It's been nearly 2½ long years since Keith Thurman's last visit into a boxing ring. The former welterweight (and super welterweight) world champion, who grew up in Clearwater and now lives in St. Petersburg, can't wait to step back into the ring when he faces Mario Barrios in Las Vegas on Feb. 5.
"This has been the longest layoff of my career," the 33-year-old Thurman said. "I am very excited and happy to be returning!"
Thurman's last bout was on July 20, 2019, which resulted in the only loss of his career, a narrow split decision defeat to Manny Pacquiao for the WBA Super Welterweight belt. Since then, Thurman had been hampered by elbow and hand injuries, and then the pandemic threw a total monkey wrench into the mix.
"In the thick of COVID I had no interest in fighting without fans (in the stands)," he said.
As it got closer to scheduling a potential fight, Thurman got COVID himself not long after attending Pacquiao's last bout in August where he mingled with fans, took photos and well, perhaps, wasn't careful enough, he says.
"I was down for a few weeks," he admitted. "It wasn't fun."
He's having fun now, though, getting ready for Barrios in what will be a Fox Sports PPV event. Moving up in weight, Barrios, a natural lightweight with only one loss, offers Thurman a formidable foe in his return to the ring.
"A lot of names were being thrown around as to who I would fight next," said Thurman, whose overall record is 29-1, and whose nickname "One Time" reflects his knockout power (22 KOs). "Barrios makes for a great fight. You've got two former champions come off of losses (Barrios lost in June by knockout). He's lanky with a reach advantage. He likes to trade hooks. But will he be willing to engage with me? Can he trade with a power puncher like me? I'll do what I always do and put on a great show. I've got the power so hopefully I'll make a short night of it."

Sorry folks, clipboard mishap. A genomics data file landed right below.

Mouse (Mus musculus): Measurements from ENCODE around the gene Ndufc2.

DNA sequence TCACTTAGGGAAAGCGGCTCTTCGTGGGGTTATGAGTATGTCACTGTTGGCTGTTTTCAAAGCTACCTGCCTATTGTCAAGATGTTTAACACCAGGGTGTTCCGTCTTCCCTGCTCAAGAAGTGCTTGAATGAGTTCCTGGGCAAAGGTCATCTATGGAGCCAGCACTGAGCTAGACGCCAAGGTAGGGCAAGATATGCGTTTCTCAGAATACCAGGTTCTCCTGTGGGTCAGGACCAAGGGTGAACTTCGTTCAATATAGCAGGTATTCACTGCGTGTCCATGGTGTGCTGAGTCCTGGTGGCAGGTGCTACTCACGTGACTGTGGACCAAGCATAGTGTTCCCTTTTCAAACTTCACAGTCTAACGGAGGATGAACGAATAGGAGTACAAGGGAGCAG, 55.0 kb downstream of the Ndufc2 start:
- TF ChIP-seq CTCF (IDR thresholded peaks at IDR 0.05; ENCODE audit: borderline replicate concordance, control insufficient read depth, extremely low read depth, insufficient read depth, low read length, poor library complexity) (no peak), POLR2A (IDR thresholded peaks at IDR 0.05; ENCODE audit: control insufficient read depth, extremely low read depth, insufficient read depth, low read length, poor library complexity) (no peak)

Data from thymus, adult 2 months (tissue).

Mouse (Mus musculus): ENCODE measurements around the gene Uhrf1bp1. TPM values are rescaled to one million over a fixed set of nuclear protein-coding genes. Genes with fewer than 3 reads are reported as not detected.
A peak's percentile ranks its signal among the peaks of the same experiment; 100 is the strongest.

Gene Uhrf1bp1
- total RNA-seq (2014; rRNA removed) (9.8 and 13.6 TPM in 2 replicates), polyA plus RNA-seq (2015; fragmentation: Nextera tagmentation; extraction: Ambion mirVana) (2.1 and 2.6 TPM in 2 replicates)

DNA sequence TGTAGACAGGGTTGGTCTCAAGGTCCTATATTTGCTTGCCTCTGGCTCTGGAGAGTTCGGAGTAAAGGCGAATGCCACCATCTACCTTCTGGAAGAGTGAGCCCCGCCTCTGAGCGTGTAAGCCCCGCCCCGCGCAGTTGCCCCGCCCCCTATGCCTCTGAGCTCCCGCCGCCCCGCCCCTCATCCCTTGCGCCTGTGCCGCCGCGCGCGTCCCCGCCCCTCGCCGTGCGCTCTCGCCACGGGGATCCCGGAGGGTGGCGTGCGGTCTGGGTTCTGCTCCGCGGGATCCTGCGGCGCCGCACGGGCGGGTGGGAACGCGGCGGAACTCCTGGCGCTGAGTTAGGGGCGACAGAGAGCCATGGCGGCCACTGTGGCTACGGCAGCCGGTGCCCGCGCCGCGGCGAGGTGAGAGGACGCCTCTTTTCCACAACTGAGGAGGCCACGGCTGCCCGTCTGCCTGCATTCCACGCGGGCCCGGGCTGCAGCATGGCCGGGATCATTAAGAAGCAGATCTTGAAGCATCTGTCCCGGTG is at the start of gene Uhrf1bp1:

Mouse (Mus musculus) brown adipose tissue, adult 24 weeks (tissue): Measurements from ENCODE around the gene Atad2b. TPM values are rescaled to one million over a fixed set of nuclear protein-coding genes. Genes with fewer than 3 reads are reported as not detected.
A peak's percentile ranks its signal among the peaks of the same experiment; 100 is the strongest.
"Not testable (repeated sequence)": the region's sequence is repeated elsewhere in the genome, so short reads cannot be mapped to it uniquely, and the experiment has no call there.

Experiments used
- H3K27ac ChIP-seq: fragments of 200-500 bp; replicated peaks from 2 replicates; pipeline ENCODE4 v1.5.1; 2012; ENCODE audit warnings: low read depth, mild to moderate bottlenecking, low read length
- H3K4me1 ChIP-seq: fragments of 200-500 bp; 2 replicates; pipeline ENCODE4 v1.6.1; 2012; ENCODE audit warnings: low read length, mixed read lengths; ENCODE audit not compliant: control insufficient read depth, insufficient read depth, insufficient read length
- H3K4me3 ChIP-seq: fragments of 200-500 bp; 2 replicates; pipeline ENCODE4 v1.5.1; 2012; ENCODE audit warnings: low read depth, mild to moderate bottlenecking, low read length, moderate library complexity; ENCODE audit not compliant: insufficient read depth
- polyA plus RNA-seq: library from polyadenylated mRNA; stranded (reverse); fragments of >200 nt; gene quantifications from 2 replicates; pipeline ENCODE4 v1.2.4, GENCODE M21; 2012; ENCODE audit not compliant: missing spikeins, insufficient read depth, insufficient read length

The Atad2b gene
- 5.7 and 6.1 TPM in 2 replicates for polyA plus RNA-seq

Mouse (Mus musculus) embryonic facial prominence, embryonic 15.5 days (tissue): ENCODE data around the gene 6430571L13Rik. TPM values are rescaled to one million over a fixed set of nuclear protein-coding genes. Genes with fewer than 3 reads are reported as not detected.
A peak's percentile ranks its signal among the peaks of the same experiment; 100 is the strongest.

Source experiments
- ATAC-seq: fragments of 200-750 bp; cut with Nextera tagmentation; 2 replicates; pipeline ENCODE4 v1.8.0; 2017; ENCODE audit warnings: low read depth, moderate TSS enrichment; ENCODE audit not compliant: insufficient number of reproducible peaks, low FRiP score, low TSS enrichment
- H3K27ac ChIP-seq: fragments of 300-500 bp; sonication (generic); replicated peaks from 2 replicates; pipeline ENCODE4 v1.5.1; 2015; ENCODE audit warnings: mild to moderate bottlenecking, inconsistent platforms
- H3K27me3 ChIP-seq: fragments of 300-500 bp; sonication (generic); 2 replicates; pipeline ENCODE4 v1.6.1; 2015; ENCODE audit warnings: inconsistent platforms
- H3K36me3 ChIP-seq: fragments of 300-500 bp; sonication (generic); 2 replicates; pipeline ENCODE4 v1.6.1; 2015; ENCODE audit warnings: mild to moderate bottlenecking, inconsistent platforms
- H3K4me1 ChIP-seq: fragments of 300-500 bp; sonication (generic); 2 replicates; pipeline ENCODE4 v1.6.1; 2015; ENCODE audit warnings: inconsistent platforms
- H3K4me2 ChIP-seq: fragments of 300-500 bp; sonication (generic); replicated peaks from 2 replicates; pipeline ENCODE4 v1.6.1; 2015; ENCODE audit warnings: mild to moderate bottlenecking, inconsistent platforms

The biggest challenge Thurman has faced since getting back into full-throttle training is managing his weight. Welterweights are limited at 147. During the months of inactivity, he got up to 170, although he's been able to bring that down, but with more work to do.
"In the gym I've had to shake off a lack of momentum," said Thurman, who trains at the St. Pete Boxing Club where he is doing just that. "From now on I know I've got to maintain a healthier status and diet. I can't do the yo-yo (weight) thing all the time. I'm not 26 anymore when it's easier to manage your weight."
Meantime, it's been a long while since the Pacquiao loss. While some fighters would drive themselves nuts over losing by such a slim margin, Thurman doesn't get too caught up in what could have been.
"If I had thrown maybe 15 more punches I might have won," he said analytically. "One point either way and I win. If I hadn't gotten knocked down in the first round ... The judges scored it. It was so close I don't see it as a loss. I feel like I am still undefeated."
Thurman, who attended Clearwater High School, made his amateur debut in 1997 and proceeded to rack up 101 wins en route to several national titles. Ten years later he made his pro debut and in 2015 went from interim WBA welterweight champion to fully recognized WBA welterweight champ.
Although he now lives in St. Petersburg, Thurman is proud to say that he was born and raised in Clearwater and visits whenever he can.
"So many memories, from fishing and family, and the Clearwater beach, still the best beach anywhere," Thurman said with a smile. "I've been to a lot of other beaches. Nothing compares to the Clearwater beach. Just beautiful."
There is no beach at the Michelob ULTRA Arena at Mandalay Bay in Las Vegas. On Feb. 5, though, the beach will be the furthest thing from Thurman's mind when he steps into the ring.